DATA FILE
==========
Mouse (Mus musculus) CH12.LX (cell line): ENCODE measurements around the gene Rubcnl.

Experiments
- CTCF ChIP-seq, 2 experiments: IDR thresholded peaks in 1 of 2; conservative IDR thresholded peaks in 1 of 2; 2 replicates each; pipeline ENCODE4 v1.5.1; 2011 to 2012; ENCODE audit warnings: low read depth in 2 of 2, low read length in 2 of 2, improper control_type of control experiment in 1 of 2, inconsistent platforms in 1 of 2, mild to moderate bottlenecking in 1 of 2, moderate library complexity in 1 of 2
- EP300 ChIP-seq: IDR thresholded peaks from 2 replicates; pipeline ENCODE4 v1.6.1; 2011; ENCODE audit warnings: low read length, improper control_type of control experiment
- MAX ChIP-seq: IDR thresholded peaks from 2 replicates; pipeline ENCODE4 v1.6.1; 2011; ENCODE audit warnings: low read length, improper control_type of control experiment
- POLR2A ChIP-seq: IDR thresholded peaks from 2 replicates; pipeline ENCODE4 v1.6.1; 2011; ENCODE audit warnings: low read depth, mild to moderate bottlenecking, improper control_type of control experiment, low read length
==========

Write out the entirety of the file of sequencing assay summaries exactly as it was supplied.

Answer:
Mouse (Mus musculus) CH12.LX (cell line): ENCODE measurements around the gene Rubcnl.

Experiments
- CTCF ChIP-seq, 2 experiments: IDR thresholded peaks in 1 of 2; conservative IDR thresholded peaks in 1 of 2; 2 replicates each; pipeline ENCODE4 v1.5.1; 2011 to 2012; ENCODE audit warnings: low read depth in 2 of 2, low read length in 2 of 2, improper control_type of control experiment in 1 of 2, inconsistent platforms in 1 of 2, mild to moderate bottlenecking in 1 of 2, moderate library complexity in 1 of 2
- EP300 ChIP-seq: IDR thresholded peaks from 2 replicates; pipeline ENCODE4 v1.6.1; 2011; ENCODE audit warnings: low read length, improper control_type of control experiment
- MAX ChIP-seq: IDR thresholded peaks from 2 replicates; pipeline ENCODE4 v1.6.1; 2011; ENCODE audit warnings: low read length, improper control_type of control experiment
- POLR2A ChIP-seq: IDR thresholded peaks from 2 replicates; pipeline ENCODE4 v1.6.1; 2011; ENCODE audit warnings: low read depth, mild to moderate bottlenecking, improper control_type of control experiment, low read length